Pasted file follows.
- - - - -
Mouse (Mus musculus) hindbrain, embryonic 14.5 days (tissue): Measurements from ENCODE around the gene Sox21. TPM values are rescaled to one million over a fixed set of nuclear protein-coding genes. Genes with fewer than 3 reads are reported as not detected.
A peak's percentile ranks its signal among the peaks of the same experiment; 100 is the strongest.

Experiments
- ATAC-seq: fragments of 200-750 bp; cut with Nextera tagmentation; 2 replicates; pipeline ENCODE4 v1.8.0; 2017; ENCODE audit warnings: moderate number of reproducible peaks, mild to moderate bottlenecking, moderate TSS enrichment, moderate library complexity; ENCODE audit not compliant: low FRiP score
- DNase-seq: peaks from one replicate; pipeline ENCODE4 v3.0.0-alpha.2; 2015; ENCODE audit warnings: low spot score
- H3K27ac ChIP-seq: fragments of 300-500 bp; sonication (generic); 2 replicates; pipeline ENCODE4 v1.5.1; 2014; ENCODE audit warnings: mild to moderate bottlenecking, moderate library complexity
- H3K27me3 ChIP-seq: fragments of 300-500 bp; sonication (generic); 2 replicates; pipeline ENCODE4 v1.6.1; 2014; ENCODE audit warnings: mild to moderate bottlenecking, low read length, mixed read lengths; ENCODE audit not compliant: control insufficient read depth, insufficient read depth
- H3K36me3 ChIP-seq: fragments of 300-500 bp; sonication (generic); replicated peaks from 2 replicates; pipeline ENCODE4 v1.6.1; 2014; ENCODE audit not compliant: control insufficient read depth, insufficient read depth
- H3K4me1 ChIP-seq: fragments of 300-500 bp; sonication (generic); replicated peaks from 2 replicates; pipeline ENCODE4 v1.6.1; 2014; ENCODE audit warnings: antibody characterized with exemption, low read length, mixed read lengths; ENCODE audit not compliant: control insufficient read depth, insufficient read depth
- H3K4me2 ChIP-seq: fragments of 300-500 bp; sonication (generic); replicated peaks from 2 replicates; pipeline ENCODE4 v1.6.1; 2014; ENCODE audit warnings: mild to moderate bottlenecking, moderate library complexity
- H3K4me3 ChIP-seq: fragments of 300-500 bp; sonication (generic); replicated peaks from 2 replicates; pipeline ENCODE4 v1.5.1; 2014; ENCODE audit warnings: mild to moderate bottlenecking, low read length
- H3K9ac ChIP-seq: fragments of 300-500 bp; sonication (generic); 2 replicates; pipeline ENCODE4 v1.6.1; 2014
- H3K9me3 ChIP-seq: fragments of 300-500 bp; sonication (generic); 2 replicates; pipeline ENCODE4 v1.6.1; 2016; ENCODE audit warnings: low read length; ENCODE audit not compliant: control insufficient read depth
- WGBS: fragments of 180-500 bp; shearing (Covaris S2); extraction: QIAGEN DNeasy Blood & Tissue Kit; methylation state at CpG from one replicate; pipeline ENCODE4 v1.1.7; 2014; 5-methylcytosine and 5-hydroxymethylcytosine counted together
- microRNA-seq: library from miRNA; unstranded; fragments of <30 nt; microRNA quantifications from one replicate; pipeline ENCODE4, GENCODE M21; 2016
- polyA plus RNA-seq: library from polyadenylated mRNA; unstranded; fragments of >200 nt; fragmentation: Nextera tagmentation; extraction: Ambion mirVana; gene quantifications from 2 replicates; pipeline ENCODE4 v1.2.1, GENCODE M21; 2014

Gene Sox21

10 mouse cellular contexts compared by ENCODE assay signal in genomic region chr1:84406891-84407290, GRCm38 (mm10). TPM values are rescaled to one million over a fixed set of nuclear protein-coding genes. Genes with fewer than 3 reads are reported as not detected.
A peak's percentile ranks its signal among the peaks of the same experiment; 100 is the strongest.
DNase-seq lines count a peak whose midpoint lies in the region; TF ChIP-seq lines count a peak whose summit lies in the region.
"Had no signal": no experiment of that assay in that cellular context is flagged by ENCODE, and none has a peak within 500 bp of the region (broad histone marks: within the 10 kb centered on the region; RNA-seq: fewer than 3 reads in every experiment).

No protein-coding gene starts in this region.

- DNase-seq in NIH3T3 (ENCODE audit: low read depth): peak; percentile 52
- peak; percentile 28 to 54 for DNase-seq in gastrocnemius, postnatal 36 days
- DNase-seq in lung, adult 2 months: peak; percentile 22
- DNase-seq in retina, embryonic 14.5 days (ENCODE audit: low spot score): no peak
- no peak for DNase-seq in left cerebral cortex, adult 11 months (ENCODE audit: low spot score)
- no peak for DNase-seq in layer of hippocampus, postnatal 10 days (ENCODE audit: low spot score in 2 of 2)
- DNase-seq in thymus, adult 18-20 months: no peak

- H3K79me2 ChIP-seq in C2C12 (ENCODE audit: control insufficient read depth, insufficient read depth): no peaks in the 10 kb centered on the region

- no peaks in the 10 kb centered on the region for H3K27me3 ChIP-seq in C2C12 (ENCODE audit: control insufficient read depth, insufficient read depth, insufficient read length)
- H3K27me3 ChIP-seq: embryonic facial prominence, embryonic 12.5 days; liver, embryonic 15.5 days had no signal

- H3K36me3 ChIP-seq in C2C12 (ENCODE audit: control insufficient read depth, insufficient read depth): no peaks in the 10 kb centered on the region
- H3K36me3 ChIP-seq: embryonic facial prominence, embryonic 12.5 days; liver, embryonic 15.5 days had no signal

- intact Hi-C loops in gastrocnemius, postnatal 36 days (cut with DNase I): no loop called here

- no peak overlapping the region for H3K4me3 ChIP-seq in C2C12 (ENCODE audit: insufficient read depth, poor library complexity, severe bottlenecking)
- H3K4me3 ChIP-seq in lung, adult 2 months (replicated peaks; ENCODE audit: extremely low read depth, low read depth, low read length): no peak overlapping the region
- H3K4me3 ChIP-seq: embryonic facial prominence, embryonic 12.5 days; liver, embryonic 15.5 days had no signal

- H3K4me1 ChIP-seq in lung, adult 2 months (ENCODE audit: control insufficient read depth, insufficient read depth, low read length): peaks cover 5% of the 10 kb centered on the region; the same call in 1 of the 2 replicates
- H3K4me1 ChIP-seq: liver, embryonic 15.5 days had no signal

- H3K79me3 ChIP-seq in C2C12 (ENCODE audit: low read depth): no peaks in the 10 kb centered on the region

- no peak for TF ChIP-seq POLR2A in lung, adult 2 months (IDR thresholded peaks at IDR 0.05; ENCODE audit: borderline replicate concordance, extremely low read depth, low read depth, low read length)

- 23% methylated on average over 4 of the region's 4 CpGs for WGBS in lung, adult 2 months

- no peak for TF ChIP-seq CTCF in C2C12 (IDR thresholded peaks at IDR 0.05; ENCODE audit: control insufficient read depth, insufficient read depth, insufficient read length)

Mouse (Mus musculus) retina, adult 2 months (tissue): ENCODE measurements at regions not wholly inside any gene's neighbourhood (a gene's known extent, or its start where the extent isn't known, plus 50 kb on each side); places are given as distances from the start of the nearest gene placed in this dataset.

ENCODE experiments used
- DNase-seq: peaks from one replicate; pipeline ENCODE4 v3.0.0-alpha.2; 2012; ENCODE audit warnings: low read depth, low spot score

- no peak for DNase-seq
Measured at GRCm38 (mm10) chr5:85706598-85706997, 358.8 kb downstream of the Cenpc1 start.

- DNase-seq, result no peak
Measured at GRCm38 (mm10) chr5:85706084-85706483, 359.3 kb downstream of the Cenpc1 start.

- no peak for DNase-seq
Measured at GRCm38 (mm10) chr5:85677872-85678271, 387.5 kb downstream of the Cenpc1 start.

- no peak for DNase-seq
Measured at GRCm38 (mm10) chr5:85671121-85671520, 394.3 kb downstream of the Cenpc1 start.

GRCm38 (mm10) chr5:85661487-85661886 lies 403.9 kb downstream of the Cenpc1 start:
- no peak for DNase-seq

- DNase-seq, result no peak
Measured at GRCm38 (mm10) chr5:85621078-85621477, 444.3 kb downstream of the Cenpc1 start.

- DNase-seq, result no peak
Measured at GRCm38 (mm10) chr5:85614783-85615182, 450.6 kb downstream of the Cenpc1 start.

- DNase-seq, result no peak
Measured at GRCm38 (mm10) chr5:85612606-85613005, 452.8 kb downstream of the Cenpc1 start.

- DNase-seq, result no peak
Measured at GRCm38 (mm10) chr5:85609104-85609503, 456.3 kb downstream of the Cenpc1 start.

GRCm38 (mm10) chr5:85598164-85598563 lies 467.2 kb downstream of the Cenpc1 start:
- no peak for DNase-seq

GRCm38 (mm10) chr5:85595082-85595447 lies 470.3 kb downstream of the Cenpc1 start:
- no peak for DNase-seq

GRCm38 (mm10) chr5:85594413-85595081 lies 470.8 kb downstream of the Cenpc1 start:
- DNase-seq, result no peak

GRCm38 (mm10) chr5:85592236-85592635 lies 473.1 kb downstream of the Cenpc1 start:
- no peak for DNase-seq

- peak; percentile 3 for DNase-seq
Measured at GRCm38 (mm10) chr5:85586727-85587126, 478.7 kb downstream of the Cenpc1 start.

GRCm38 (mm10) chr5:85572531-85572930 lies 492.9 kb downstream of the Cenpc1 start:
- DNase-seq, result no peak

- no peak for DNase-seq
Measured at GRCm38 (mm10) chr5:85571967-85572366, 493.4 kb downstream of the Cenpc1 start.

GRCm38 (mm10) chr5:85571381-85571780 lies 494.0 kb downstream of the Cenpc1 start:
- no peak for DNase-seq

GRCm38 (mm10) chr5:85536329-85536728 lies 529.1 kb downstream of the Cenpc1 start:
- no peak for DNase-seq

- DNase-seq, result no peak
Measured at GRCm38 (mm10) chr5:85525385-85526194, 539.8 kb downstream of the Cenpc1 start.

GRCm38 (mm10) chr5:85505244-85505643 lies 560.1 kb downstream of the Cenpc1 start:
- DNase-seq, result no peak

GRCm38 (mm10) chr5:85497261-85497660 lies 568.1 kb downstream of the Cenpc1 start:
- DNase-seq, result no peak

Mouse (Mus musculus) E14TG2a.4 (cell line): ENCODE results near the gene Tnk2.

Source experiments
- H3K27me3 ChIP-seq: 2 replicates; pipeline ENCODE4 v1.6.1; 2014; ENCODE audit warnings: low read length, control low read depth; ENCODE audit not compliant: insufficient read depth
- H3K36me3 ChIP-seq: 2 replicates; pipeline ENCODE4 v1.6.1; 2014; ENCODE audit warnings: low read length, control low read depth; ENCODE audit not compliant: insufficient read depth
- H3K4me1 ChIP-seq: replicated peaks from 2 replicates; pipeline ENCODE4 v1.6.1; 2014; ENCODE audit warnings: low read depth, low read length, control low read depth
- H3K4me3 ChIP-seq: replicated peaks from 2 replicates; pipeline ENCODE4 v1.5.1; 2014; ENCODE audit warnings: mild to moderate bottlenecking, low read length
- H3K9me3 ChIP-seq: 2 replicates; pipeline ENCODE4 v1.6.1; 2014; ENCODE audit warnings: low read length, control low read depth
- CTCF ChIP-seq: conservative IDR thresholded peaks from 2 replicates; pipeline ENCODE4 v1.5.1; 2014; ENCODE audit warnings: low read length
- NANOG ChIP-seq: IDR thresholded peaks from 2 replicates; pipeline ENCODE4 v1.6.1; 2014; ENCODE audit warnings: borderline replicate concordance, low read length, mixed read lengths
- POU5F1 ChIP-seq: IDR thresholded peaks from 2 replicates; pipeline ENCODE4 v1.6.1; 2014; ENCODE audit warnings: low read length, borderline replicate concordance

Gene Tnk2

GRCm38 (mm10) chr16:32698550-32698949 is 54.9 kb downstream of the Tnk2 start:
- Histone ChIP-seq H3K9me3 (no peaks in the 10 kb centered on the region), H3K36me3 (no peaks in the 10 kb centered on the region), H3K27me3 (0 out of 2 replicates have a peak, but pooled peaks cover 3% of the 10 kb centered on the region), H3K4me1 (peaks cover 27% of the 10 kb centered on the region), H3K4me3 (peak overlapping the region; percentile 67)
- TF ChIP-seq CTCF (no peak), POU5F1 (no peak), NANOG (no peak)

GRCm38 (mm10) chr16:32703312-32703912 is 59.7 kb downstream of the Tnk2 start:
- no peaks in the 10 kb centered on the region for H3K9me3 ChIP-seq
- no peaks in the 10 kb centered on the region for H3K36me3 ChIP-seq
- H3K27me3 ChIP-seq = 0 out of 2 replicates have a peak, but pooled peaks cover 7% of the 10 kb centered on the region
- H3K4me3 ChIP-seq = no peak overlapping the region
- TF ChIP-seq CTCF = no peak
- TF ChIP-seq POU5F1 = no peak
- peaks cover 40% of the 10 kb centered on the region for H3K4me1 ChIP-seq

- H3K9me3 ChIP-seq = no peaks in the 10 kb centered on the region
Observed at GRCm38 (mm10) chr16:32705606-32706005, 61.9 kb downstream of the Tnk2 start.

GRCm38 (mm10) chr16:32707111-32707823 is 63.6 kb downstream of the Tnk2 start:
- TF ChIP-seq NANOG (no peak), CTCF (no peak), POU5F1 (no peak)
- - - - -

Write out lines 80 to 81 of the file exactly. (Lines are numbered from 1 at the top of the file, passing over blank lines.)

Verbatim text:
GRCm38 (mm10) chr5:85571381-85571780 lies 494.0 kb downstream of the Cenpc1 start:
- no peak for DNase-seq